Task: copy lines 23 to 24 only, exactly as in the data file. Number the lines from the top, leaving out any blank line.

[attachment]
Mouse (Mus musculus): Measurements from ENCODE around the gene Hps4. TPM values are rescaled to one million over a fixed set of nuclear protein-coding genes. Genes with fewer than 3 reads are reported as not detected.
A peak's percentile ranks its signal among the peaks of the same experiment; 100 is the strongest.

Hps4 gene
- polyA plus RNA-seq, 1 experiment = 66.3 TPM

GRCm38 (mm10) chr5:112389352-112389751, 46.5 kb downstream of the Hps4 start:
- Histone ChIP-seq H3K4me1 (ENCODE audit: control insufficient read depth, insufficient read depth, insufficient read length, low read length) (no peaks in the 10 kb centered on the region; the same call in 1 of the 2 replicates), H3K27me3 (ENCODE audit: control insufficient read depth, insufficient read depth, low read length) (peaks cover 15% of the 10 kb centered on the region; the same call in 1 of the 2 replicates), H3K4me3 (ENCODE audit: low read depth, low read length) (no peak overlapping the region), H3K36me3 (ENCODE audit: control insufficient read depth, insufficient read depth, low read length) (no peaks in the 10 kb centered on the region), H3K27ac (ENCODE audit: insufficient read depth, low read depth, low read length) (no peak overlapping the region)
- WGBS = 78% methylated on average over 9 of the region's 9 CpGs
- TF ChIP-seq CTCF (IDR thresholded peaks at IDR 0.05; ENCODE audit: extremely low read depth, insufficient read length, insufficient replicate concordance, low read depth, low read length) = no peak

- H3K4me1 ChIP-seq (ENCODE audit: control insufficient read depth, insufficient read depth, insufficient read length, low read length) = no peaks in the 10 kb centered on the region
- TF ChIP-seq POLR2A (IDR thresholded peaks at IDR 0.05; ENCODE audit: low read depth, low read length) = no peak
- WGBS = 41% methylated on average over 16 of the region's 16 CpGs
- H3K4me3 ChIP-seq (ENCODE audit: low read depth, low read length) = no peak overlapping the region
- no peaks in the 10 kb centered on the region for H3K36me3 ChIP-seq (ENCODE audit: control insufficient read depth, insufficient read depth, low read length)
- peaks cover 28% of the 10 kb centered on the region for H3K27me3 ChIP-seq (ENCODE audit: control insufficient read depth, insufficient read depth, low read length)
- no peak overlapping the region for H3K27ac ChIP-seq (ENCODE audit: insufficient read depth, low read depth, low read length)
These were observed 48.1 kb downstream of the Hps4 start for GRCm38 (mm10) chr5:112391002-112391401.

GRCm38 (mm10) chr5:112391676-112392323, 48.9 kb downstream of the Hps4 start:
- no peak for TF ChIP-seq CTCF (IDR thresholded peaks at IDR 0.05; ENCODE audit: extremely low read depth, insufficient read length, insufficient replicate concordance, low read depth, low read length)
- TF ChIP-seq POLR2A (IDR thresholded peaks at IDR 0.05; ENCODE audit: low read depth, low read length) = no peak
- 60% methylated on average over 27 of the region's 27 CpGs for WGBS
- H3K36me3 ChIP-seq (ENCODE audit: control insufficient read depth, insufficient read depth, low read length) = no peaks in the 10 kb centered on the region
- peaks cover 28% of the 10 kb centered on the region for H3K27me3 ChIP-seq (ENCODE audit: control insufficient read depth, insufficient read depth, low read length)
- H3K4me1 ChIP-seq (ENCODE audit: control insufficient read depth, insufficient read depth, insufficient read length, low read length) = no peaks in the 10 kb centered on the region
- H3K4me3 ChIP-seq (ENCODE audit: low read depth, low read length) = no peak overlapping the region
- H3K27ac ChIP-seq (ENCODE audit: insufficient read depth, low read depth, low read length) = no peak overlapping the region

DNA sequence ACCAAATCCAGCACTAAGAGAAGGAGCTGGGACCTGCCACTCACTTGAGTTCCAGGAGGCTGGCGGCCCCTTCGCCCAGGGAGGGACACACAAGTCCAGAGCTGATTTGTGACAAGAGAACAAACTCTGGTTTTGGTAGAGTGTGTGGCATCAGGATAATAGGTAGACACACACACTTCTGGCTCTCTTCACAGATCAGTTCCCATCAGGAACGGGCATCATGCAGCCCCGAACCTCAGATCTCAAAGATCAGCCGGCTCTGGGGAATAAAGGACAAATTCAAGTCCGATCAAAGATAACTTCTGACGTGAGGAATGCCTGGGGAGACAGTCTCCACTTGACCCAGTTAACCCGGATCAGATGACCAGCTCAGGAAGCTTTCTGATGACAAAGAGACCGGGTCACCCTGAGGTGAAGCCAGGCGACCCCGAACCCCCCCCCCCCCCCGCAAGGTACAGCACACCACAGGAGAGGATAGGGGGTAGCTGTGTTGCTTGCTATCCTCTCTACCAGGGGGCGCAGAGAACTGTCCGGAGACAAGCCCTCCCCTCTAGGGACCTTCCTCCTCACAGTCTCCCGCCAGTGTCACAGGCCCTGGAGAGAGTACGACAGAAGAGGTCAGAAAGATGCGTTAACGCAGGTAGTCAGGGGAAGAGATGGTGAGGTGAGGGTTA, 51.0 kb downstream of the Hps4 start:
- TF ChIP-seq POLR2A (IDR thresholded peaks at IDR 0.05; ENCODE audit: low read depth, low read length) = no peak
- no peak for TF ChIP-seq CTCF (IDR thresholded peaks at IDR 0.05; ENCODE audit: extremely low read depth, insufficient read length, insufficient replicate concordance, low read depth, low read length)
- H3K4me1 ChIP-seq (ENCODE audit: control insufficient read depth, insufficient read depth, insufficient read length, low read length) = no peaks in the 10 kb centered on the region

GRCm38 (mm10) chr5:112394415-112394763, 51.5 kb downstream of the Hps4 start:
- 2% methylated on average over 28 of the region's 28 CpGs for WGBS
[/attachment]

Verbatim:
- H3K4me1 ChIP-seq (ENCODE audit: control insufficient read depth, insufficient read depth, insufficient read length, low read length) = no peaks in the 10 kb centered on the region
- H3K4me3 ChIP-seq (ENCODE audit: low read depth, low read length) = no peak overlapping the region